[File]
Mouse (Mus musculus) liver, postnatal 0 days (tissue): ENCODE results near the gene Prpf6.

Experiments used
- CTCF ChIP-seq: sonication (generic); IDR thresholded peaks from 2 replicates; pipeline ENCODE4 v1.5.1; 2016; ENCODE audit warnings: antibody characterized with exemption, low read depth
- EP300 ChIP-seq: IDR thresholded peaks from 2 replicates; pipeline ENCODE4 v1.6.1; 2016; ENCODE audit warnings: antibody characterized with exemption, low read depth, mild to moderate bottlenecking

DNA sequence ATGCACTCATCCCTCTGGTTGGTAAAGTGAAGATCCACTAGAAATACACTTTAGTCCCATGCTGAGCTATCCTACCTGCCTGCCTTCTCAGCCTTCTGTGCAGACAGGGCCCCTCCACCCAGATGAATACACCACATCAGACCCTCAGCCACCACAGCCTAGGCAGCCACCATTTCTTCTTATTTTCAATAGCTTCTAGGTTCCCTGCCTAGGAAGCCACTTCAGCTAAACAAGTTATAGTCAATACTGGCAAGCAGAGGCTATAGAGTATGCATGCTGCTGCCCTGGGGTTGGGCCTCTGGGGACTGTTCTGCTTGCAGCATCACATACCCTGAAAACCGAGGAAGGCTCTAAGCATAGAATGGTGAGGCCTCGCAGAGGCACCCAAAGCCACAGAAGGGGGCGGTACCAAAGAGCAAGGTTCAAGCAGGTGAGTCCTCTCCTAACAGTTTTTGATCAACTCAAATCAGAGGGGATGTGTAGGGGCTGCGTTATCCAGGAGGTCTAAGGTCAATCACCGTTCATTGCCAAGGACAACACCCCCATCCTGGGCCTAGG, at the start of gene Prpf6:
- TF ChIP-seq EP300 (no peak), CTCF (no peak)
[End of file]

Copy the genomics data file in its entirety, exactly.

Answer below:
Mouse (Mus musculus) liver, postnatal 0 days (tissue): ENCODE results near the gene Prpf6.

Experiments used
- CTCF ChIP-seq: sonication (generic); IDR thresholded peaks from 2 replicates; pipeline ENCODE4 v1.5.1; 2016; ENCODE audit warnings: antibody characterized with exemption, low read depth
- EP300 ChIP-seq: IDR thresholded peaks from 2 replicates; pipeline ENCODE4 v1.6.1; 2016; ENCODE audit warnings: antibody characterized with exemption, low read depth, mild to moderate bottlenecking

DNA sequence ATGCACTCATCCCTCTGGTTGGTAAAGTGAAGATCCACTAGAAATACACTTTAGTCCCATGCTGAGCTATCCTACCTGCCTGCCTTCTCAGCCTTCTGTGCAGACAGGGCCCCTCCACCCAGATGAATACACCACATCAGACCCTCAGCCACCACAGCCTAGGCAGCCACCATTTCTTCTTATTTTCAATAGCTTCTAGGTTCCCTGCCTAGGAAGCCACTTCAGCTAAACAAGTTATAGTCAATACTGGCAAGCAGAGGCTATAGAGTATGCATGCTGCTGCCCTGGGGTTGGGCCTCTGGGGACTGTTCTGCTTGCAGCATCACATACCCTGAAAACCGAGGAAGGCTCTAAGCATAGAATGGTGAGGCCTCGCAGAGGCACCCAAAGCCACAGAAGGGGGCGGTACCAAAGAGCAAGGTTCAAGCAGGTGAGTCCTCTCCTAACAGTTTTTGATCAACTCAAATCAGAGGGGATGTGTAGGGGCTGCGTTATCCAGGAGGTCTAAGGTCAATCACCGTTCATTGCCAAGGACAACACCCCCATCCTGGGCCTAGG, at the start of gene Prpf6:
- TF ChIP-seq EP300 (no peak), CTCF (no peak)